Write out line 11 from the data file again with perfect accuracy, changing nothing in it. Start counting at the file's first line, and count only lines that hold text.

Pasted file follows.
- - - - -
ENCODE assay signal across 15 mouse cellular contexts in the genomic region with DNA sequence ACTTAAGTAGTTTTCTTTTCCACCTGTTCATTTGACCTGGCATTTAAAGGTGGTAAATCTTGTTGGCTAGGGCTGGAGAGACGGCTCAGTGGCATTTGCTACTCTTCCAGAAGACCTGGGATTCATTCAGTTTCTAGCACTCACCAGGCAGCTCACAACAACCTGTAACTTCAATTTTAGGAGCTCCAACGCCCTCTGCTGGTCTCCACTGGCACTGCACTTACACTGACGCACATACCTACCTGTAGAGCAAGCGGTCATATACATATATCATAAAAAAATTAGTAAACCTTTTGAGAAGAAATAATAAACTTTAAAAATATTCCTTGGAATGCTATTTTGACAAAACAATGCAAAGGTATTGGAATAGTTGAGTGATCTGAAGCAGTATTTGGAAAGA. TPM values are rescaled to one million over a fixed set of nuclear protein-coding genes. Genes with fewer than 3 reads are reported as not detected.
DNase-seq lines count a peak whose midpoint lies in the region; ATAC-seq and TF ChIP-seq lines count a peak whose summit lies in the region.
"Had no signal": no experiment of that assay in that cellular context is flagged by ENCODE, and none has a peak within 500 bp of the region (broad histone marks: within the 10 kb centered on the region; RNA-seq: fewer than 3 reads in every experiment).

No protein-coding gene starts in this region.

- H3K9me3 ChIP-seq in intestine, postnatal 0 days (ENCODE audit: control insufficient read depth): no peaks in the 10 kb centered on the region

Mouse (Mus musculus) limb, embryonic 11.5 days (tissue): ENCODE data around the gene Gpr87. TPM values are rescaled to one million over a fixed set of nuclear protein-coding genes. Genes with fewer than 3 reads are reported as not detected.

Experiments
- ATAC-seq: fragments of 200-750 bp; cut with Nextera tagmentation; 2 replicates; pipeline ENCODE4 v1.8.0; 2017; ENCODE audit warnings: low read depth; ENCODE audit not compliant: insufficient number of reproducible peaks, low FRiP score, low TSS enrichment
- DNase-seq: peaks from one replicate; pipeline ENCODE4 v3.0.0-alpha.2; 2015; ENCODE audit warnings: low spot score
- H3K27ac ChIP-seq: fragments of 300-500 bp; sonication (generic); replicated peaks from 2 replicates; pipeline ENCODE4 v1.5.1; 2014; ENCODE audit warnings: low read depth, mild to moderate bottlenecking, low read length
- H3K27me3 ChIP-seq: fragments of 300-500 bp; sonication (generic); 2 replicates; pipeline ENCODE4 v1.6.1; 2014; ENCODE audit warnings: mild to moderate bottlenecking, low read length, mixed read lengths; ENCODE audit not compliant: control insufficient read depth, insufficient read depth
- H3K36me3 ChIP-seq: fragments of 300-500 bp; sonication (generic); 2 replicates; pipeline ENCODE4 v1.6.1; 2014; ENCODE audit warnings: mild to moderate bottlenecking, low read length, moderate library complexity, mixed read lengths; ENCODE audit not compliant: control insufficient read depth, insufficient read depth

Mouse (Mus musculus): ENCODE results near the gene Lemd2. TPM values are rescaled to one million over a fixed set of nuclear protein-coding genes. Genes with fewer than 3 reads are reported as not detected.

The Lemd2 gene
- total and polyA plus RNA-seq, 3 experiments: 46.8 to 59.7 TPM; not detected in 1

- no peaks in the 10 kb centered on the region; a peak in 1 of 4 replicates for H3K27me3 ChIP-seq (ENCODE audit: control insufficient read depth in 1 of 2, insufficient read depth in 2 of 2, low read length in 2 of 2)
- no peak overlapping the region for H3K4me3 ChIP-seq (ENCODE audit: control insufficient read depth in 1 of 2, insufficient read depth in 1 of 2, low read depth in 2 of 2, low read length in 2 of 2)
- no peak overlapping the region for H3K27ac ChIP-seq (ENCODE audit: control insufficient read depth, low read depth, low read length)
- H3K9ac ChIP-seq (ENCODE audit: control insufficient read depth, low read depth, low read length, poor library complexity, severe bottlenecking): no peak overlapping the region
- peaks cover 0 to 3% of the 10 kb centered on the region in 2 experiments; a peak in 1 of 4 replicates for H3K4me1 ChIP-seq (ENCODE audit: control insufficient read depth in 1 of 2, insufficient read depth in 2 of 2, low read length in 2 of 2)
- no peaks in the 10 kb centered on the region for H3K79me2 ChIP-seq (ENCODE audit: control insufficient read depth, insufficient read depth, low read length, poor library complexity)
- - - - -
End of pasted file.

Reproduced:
- H3K27me3 ChIP-seq: fragments of 300-500 bp; sonication (generic); 2 replicates; pipeline ENCODE4 v1.6.1; 2014; ENCODE audit warnings: mild to moderate bottlenecking, low read length, mixed read lengths; ENCODE audit not compliant: control insufficient read depth, insufficient read depth